Facebook Live Has Its First Emmy Nomination, a Sign of Things to Come?

The FutureLaw Initiative
For the past few years, Netflix and other streaming services have been dominating the Emmys, and we're long beyond the point of needing proof that streaming services have locked down the television industry. Social media streaming, however, is still developing, and its future is uncertain. Now, a Facebook Live program has gained an Emmy nod for the first time, and it could be a telling sign of things to come.

In any other format, the show which received the nomination is exactly the kind of program you'd expect to get Emmy attention - a star-studded live broadcast to raise money for the American Civil Liberties Union, hosted by Tom Hanks. The more interesting thing is that it wasn't even the only social media platform to be nominated in that category - they got another nod for Oscars All Access and Snapchat were also nominated for their The Voice companion show.

The category, named 'Outstanding Creative Achievement in Interactive Media Within an Unscripted Program' is new for this year. That comes as no surprise, categories like Interactive Media are revamped almost on a yearly basis, but the very fact that Facebook and Snapchat programs have received nominations alongside things like E! Entertainment's in-house 'Live 360' service gives you a pretty clear idea of the direction things are moving in.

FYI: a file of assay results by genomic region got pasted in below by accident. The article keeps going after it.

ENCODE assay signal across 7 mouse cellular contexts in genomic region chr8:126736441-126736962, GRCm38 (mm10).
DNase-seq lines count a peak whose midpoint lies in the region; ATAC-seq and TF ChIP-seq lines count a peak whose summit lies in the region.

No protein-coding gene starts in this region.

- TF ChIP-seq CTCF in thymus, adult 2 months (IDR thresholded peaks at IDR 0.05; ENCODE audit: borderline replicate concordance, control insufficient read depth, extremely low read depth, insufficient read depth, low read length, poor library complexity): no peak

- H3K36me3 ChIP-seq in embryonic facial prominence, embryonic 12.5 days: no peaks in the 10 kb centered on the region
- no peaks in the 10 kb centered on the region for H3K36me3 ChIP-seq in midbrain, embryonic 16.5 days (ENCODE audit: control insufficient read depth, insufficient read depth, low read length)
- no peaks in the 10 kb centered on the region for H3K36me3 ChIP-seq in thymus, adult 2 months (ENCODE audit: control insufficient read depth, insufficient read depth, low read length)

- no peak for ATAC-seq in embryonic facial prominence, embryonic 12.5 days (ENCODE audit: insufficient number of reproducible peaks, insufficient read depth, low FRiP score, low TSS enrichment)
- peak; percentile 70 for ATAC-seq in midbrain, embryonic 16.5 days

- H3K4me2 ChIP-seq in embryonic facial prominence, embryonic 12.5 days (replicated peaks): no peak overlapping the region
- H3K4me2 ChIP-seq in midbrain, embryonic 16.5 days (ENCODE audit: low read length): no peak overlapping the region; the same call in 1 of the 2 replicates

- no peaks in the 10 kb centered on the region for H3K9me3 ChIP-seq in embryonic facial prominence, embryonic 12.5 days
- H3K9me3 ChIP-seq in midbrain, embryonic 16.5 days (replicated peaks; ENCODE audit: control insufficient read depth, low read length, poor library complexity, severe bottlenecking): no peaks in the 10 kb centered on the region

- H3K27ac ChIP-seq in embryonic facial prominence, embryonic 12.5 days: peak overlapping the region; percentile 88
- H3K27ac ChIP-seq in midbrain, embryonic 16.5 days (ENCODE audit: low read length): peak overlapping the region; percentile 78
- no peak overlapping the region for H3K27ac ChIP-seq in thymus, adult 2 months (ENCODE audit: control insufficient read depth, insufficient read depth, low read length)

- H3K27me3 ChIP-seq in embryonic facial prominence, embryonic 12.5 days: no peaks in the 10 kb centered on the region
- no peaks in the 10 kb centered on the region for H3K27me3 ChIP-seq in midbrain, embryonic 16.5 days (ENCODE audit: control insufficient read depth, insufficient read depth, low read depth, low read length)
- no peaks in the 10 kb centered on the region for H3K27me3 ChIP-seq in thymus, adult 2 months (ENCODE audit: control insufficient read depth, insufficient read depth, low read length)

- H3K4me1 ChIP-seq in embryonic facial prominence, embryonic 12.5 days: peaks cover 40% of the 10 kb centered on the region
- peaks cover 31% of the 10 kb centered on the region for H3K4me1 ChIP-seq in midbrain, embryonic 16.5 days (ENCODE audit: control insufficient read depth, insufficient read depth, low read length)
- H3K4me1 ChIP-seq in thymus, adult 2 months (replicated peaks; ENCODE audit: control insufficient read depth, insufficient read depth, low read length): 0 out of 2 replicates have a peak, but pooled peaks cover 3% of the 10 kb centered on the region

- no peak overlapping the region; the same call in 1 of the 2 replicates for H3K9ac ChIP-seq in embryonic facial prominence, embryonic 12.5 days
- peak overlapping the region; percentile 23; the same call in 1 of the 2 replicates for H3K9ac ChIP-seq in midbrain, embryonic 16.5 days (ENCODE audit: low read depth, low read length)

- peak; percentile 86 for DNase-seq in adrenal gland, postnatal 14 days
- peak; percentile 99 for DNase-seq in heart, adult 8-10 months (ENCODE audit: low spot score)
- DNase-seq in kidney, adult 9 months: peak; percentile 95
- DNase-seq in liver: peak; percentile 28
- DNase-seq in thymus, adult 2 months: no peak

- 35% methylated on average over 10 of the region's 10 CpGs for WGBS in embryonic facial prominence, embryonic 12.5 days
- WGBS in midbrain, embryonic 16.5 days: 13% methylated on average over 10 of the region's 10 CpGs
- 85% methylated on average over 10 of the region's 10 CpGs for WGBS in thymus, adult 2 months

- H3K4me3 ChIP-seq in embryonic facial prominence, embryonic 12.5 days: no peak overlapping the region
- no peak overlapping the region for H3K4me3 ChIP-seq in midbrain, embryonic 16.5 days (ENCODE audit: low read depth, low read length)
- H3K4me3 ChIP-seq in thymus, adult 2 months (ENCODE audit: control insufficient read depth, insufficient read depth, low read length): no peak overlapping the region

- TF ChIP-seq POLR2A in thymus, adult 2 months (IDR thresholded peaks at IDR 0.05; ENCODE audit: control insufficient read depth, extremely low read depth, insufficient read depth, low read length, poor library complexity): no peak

Meanwhile, in the 'scripted' version of the same category, several VR-based experiences were nominated, including one which was released to promote Stranger Things. The Emmys have always recognised advances in media production and consumption, and it seems now that they've introduced an entire sub-category for social media live streams. The question is, does this signify that live-streaming will continue to be successful?

Facebook, Snapchat and Twitter certainly seem to think so. They're battling fiercely for the rights to different national and international sports, as well as stacking up an ever growing list of original content. Aside from AI and VR, it's one of the most front-facing enterprises of every major platform. Despite this, it's taking time for audiences to adjust to it.

At the moment, brands are committing much more to the cause than audiences, and a lot of the returns are theoretical. There have certainly been success stories - the search term 'Facebook Live Stream' has seen more than 330% more searches since Live launched, and they're on track to rise beyond 50 billion views per day before the year is through, but at the moment the most impressive figures are either speculative, or just huge sums of money paid by Facebook and others to get networks and influencers on board.

Even with the Emmys on side, it's a gamble. Facebook Live's most watched video is still the 'Chewbacca Mask' video from last year, which doesn't do much for Facebook's revenue, considering it was user generated and could have very easily ended up on YouTube instead. On the darker side of that spectrum, Facebook and Snapchat have both struggled to deal with broadcasts containing violent, disturbing, criminal or even murderous behaviour.

Platforms, media companies and academies can throw as much weight behind it as they want, but that doesn't change the fact that it's still theoretical. Things look on track for continued success now, but any kind of fluctuation in the way social media functions (like, say, the fake news scandal) could set it back majorly, or cause the people bringing the money to rethink their approach. Award nominations or not, live streaming still has a long way to go.

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